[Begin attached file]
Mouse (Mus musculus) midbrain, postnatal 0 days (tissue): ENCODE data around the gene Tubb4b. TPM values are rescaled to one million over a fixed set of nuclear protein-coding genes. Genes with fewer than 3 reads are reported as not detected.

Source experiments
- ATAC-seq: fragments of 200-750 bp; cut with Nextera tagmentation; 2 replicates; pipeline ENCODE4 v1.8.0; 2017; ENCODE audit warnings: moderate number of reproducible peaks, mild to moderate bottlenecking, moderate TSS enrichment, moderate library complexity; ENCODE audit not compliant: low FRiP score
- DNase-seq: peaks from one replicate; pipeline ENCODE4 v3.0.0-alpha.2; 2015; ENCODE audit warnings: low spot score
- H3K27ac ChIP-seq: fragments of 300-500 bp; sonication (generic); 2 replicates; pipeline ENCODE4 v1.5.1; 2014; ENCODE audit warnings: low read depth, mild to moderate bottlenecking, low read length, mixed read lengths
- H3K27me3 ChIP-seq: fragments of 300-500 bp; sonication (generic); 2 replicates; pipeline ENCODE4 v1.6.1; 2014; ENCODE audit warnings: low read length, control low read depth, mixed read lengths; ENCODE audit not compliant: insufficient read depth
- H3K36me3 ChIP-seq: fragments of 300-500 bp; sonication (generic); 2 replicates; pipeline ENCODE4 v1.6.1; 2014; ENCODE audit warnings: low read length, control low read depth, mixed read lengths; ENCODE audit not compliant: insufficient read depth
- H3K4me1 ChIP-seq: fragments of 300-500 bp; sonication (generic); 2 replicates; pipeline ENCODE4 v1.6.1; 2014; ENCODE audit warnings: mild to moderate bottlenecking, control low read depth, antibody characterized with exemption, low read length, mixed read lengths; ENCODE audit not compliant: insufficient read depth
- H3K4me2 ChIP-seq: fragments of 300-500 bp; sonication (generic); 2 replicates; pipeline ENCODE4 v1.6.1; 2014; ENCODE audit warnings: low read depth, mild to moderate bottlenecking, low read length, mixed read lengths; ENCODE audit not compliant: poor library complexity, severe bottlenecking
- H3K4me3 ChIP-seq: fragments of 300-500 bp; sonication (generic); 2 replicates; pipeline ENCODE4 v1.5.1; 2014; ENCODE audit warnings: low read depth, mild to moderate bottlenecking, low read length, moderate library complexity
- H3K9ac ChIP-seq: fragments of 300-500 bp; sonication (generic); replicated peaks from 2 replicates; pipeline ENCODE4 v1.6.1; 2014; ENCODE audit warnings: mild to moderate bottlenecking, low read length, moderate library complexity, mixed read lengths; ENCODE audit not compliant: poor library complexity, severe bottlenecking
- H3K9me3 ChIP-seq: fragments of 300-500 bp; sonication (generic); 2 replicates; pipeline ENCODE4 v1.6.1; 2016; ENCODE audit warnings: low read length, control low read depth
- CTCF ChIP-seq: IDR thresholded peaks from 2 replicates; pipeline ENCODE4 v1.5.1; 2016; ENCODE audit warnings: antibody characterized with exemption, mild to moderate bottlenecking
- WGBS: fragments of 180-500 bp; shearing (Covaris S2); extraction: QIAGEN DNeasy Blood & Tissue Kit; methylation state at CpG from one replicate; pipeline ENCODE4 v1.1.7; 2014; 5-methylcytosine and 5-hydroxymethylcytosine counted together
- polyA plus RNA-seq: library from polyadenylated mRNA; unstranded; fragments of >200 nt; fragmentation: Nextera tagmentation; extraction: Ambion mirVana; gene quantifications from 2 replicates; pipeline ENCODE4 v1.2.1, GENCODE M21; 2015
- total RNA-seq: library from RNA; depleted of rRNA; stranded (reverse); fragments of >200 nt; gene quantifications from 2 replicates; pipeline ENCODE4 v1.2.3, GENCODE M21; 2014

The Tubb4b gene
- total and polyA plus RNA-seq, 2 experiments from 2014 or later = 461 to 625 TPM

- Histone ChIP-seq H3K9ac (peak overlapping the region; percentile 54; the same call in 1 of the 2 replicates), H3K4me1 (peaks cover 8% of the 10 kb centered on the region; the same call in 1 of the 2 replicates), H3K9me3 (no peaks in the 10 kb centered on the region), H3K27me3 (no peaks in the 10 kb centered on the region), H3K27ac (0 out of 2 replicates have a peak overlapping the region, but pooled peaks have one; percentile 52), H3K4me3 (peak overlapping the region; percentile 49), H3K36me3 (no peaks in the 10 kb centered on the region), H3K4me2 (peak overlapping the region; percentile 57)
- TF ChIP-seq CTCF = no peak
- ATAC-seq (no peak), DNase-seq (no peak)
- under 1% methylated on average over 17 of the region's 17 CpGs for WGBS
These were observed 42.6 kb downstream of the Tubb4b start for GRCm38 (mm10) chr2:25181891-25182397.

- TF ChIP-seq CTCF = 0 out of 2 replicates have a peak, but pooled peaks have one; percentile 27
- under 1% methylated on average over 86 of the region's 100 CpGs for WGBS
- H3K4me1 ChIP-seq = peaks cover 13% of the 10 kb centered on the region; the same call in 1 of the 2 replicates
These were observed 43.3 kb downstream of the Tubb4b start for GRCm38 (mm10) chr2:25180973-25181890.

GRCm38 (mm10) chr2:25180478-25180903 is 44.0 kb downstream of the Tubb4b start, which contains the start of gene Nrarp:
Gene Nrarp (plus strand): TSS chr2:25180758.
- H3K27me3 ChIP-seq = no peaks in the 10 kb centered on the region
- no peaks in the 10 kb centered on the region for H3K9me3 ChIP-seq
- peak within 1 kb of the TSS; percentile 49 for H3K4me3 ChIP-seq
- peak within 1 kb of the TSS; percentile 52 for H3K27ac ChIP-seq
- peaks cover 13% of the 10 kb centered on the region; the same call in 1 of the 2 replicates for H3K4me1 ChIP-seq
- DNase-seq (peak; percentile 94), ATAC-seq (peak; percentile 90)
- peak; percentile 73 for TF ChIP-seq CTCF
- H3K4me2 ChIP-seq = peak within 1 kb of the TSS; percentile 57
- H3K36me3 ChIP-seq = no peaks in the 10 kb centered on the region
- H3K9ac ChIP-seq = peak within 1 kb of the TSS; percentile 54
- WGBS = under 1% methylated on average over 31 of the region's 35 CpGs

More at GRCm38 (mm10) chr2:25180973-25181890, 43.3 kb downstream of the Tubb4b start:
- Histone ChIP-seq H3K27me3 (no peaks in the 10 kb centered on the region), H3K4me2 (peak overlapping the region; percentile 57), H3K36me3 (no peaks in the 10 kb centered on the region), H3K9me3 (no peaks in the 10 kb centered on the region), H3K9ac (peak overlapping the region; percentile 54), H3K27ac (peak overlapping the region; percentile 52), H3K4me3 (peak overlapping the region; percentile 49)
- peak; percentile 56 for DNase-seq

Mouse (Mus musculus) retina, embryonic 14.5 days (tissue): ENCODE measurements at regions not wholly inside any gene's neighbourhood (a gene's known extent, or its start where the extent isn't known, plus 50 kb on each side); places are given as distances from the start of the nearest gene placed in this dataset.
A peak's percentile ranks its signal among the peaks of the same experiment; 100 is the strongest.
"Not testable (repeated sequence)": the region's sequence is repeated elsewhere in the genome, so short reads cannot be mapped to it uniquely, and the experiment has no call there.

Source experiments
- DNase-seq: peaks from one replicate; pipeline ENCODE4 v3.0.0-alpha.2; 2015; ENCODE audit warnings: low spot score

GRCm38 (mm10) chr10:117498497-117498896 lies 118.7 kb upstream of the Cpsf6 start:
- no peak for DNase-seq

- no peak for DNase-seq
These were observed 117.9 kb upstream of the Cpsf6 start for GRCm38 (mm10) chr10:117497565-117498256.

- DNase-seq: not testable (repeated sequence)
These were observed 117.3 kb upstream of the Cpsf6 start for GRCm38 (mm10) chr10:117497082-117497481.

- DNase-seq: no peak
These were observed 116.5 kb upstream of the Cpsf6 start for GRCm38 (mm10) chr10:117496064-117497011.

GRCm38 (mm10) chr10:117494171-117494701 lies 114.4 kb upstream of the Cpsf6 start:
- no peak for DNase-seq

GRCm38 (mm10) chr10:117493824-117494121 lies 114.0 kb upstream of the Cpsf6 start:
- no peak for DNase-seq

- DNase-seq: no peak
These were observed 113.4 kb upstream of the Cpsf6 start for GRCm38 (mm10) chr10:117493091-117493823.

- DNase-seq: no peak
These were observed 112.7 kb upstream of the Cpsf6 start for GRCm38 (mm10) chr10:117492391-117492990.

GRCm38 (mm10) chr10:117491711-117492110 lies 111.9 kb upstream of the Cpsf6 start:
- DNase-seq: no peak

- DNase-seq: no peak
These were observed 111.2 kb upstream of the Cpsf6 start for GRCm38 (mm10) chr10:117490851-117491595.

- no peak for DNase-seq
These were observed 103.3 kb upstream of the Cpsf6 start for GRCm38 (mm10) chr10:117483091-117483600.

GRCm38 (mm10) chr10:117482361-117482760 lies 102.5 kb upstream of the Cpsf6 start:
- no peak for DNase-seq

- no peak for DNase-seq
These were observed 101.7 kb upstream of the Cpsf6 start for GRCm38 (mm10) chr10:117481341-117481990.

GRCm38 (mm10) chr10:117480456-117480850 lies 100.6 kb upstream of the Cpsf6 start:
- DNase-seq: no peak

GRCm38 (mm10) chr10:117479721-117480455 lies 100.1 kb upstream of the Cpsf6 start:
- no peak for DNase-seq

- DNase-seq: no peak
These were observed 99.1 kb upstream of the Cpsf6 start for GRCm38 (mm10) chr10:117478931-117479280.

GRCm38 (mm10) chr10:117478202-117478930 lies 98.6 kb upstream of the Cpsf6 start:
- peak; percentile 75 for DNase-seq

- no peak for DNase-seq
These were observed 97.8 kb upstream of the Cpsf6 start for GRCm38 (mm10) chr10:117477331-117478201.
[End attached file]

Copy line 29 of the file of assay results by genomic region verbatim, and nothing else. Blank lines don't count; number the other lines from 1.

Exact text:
Gene Nrarp (plus strand): TSS chr2:25180758.